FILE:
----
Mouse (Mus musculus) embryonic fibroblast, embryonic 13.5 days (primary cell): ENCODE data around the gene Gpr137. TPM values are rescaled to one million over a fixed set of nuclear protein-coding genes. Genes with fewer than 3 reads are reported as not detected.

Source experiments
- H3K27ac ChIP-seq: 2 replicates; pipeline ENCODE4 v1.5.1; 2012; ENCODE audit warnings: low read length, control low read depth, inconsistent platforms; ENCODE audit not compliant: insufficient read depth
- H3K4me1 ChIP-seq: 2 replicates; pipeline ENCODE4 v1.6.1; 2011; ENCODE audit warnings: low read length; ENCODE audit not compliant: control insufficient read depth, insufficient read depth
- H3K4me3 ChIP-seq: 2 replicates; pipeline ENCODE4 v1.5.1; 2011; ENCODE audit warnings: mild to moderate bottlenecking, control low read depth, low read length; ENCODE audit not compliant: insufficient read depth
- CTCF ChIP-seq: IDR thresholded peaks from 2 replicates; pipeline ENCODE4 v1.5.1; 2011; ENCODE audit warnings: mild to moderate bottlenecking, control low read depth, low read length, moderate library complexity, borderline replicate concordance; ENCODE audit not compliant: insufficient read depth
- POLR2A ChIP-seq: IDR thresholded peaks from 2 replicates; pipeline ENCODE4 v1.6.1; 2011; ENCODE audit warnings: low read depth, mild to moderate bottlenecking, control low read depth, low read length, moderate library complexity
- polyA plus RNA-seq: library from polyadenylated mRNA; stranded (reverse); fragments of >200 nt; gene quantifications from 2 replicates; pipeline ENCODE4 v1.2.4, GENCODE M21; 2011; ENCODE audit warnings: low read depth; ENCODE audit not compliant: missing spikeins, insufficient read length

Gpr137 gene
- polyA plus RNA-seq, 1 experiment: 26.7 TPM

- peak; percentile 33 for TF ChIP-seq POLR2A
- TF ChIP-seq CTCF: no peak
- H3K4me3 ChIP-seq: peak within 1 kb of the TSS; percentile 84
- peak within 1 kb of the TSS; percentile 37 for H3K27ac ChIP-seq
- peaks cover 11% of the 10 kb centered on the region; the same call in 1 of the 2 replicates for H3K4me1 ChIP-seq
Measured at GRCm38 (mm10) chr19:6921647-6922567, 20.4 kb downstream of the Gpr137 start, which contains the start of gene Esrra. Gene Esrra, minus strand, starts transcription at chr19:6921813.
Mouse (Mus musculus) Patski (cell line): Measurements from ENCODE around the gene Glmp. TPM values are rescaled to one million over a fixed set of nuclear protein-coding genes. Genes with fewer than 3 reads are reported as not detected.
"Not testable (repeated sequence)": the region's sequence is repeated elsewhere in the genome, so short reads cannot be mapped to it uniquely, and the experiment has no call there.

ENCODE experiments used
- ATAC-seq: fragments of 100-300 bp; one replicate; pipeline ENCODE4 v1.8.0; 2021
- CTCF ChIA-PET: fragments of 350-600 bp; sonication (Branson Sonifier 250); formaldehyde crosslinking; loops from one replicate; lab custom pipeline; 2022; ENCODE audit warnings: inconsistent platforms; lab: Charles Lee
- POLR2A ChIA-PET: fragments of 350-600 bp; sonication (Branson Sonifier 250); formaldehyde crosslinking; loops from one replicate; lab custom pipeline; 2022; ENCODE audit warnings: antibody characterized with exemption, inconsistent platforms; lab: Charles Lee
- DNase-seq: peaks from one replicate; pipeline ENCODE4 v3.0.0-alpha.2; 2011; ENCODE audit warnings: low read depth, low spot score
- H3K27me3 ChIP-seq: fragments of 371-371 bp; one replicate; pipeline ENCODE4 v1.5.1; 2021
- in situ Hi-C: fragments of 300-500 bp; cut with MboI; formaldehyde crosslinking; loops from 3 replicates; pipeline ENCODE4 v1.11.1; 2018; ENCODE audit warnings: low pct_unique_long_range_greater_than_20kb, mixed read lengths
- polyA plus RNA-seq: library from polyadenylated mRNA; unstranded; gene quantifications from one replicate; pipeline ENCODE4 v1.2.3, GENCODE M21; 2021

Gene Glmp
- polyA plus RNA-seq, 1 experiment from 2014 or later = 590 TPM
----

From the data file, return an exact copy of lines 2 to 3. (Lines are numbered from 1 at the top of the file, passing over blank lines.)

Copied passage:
Source experiments
- H3K27ac ChIP-seq: 2 replicates; pipeline ENCODE4 v1.5.1; 2012; ENCODE audit warnings: low read length, control low read depth, inconsistent platforms; ENCODE audit not compliant: insufficient read depth